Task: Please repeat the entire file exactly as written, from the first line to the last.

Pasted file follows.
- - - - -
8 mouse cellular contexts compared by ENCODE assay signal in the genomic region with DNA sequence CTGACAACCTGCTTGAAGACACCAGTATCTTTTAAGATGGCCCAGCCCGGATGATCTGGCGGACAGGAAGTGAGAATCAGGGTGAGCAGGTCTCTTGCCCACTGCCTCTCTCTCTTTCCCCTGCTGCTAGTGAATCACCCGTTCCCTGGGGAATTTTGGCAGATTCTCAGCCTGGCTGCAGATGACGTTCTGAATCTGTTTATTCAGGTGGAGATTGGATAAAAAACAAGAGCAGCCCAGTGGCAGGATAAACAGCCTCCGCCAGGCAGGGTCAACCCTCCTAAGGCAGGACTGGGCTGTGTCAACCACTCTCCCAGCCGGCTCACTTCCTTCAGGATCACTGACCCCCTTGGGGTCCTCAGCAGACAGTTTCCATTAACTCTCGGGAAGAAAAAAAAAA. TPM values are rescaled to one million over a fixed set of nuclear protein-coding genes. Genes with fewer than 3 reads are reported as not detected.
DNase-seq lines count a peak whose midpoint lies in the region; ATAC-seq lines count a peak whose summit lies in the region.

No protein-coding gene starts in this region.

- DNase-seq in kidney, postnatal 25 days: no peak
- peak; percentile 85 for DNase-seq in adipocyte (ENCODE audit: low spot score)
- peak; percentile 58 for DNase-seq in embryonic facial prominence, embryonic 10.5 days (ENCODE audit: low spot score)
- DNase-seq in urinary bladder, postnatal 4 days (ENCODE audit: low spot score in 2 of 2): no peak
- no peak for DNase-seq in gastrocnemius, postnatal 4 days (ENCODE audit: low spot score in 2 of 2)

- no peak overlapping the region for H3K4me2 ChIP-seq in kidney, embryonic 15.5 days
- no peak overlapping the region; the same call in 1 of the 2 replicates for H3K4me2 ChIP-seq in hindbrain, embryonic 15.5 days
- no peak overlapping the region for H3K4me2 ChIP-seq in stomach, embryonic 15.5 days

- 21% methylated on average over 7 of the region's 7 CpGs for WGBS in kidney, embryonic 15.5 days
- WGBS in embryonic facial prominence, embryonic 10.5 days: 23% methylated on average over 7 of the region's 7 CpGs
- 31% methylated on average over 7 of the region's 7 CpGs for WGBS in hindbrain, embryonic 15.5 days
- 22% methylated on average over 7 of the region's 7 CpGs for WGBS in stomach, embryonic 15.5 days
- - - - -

8 mouse cellular contexts compared by ENCODE assay signal in the genomic region with DNA sequence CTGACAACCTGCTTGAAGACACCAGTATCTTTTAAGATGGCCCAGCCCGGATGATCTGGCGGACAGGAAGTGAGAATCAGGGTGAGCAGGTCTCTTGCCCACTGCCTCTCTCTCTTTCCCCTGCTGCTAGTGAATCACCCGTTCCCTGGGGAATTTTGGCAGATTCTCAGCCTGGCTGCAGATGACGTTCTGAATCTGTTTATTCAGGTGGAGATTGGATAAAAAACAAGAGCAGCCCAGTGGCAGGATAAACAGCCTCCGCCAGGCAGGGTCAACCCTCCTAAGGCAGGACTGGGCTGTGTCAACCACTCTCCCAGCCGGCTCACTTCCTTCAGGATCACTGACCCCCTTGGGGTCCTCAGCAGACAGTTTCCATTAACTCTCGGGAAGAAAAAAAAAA. TPM values are rescaled to one million over a fixed set of nuclear protein-coding genes. Genes with fewer than 3 reads are reported as not detected.
DNase-seq lines count a peak whose midpoint lies in the region; ATAC-seq lines count a peak whose summit lies in the region.

No protein-coding gene starts in this region.

- DNase-seq in kidney, postnatal 25 days: no peak
- peak; percentile 85 for DNase-seq in adipocyte (ENCODE audit: low spot score)
- peak; percentile 58 for DNase-seq in embryonic facial prominence, embryonic 10.5 days (ENCODE audit: low spot score)
- DNase-seq in urinary bladder, postnatal 4 days (ENCODE audit: low spot score in 2 of 2): no peak
- no peak for DNase-seq in gastrocnemius, postnatal 4 days (ENCODE audit: low spot score in 2 of 2)

- no peak overlapping the region for H3K4me2 ChIP-seq in kidney, embryonic 15.5 days
- no peak overlapping the region; the same call in 1 of the 2 replicates for H3K4me2 ChIP-seq in hindbrain, embryonic 15.5 days
- no peak overlapping the region for H3K4me2 ChIP-seq in stomach, embryonic 15.5 days

- 21% methylated on average over 7 of the region's 7 CpGs for WGBS in kidney, embryonic 15.5 days
- WGBS in embryonic facial prominence, embryonic 10.5 days: 23% methylated on average over 7 of the region's 7 CpGs
- 31% methylated on average over 7 of the region's 7 CpGs for WGBS in hindbrain, embryonic 15.5 days
- 22% methylated on average over 7 of the region's 7 CpGs for WGBS in stomach, embryonic 15.5 days